In this episode, I announce some changes going on at CRM Audio and share my thoughts on self-service license purchase options for the Power Platform. This episode is brought to you by Maplytics by Inogic.

Microsoft recently posted a notification in the Microsoft 365 Message Center this week notifying customers that starting in mid-November, end users would be able to start purchasing licenses directly without Administrator approval.

This has resulted in the typical doomsday reaction by some people in the community. It seems like whenever Microsoft announces some change to the way that software is sold or licensed, somebody will be outraged. This speaks to the breath of Microsoft’s customer bases, and you can’t always make everybody happy.

Predictions are made that CIO’s won’t trust the platform and won’t use it. Yet, based on Microsoft’s latest financial numbers, they are doing something right and the sky is not falling.

I think that, like usual, this outrage is overblown, some arising from misunderstanding what is happening, and some from people who work for very large enterprises not recognizing that the majority of companies’ environments are not like theirs.

The Power Platform is just that—a platform. Saying that end users can buy their own licenses does not mean that they can buy access to data—it means that they can buy licenses—using their own money—to build their own apps, flows, and reports. It doesn’t give them the ability to bypass any corporate data governance.

So here is why I think that self-service license options are nothing to fear:

  1. Users can do it anyway. Even before the self-service option is introduced, if an employee or department wants to build PowerApps or use Power BI, they can buy their own licenses outside of your tenant. With the self-service option, at least you get visibility for who is using Power Platform and your data and access policies still apply. Also, many Office 365 services and add-ons can be purchased and used without admin approval today, so what is the difference?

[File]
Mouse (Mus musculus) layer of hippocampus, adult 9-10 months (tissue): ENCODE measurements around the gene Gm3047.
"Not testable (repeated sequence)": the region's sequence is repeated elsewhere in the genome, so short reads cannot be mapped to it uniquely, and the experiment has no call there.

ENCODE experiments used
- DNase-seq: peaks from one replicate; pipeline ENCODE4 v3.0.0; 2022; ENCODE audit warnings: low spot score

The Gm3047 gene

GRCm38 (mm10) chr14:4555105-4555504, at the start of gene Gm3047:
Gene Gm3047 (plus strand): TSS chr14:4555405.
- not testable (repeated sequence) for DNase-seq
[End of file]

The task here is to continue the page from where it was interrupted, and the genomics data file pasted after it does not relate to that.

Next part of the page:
2. Users can do it with most competing systems. Slack, Salesforce, and Lucidchart grew to what they are today by selling their services directly to individuals and departments without corporate approval. In many companies, these grew to be corporate standards based on the number of people in the organization that were using them. Saying that CIO’s will not use Power Platform because they offer self-service license purchases is a fallacy because what alternative are they going to use that doesn’t also allow self-service license purchases without administrator approval? Why should Microsoft be held to a different standard than equivalent services?
  3. You still maintain control—DLP rules determine what connectors can be used in end-users’ apps and flows, security roles in SharePoint and CDS grant or block what records they can access and actions they can perform in corporate systems, and Active Directory SSO limits where users can log in to Power Platform apps and services. Plus you have full visibility for who have purchased licenses and what they are doing with them. And most importantly, just because an end-user buys a license, that doesn’t give them access to your precious corporate data. How is someone buying a license and building an app with their own data any different than someone doing the same thing with an Excel spreadsheet? If your organization has a policy against people buying their own licenses to build apps, you can see who is doing this and go knock them in the head or cut off their access to the other services.

Based on these reasons, I feel this is nothing to worry about. Would it have been better to give the option to disable self-service license purchases? Maybe. Will some admin somewhere not know about this and have users build ninja IT? Likely. Is it reasonable to say Microsoft shouldn’t do this when it would put them at a competitive disadvantage in many situations? Absolutely not.

This episode is a production of Dynamic Podcasts LLC.